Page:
By Joe Ferguson
When I was 7 years old, I hid a book about evolution behind my bed. I bought it at a rummage sale for a quarter. It was one of those science-for-kids books, and it had this silhouetted illustration of ape-to-man that I used to stare at. I knew, however, that if my minister father found that book there’d be hell to pay--I’d heard his rants from the pulpit, and I didn’t want to be on the direct receiving end. That book was gone one day when I got home from school, and I never asked my parents where it went.
I left that life 30 years ago, but was reacquainted when I attended Catherine Trieschmann’s How the World Began, a play that addresses the conflict of science and religion in small-town America. Over a quick 80 minutes, Ms. Trieschmann’s intelligent play presents the story of a doggedly religious teenager who becomes exasperated by a thoughtless remark from his atheistic science teacher.
Biochemistry teacher Susan Pierce, played by Mary McGloin, has moved to Plainview, Kansas, a town devastated by a killer tornado. In a recent lecture on Darwinian evolution, Ms. Pierce refers to other beliefs or perspectives as gobbledygook. This offhand comment upsets one of her students, Micah, played by Tim Garcia, who shows up after hours, bible in hand, to confront her on the matter. He demands she apologize for insulting his religious views. Ms. Pierce becomes defensive, and he storms out of the classroom.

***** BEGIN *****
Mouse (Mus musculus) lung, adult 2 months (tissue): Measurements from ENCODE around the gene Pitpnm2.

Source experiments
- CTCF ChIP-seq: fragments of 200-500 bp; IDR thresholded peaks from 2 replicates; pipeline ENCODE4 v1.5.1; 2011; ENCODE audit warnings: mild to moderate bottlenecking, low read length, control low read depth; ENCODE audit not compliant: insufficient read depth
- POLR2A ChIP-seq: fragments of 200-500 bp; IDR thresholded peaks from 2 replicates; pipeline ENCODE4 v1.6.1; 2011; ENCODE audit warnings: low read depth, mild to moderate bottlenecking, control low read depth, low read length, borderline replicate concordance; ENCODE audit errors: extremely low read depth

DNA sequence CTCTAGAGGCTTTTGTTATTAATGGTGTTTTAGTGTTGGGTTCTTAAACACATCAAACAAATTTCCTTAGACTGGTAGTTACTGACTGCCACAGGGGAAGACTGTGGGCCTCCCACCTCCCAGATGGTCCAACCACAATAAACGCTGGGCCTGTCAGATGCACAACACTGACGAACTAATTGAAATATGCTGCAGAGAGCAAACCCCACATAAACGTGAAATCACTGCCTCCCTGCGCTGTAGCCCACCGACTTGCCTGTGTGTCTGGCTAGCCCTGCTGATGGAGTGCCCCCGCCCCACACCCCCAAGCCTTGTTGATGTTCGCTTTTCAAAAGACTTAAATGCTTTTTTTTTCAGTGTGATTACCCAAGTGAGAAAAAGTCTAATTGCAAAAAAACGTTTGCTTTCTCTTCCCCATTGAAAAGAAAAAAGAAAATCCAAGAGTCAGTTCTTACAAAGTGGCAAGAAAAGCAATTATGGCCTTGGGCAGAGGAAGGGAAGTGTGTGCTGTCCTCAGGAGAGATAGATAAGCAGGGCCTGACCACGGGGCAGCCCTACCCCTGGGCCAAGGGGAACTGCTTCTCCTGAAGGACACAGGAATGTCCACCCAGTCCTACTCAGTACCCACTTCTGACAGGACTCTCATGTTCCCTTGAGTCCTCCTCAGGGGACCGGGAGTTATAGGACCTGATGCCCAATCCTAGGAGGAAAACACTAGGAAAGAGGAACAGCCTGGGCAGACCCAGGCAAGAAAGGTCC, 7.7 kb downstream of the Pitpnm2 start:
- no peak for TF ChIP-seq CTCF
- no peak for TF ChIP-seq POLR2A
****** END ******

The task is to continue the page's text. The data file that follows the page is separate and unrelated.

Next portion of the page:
Ms. Pierce is then visited by Gene Dinkel, played by Malcolm Rodgers, the former postmaster and Micah’s guardian, who maintains his own brand of fundamentalism and attempts to broker peace between Micah and his science teacher. No side relents, and events escalate until an ape-masked effigy is set afire on Ms. Pierce’s lawn.
In the end, nobody is willing to compromise, and Ms. Pierce leaves her position.
Though a bit stiff in places, the performance was satisfying. Under the direction of Leah S. Abrams, the actors interacted believably, and Ms. Trieschmann’s dialogue rang true. What I didn’t like about Ms. Trieschmann’s play is that it hit too close to home. The circular arguments, the thinly-veiled incredulity, and the sugar-coated platitudes of Ms. Pierce’s attackers seemed too familiar. I found myself squirming in my seat, fighting the urge to yell out warnings to the naive science teacher, or advice to the young student whose struggles were painfully familiar.
I maintain that evolution and religious beliefs on creation are incompatible, but while the views on the subject might occupy disparate domains, those who hold them do not. Ms. Trieschmann’s play does not attempt to convert one side to the other, but it does present an image of how intolerance does not serve either side.
How the World Began was presented by The Custom Made Theatre Company at The Gough Street Playhouse
1620 Gough St (at Bush)
San Francisco, CA 94109
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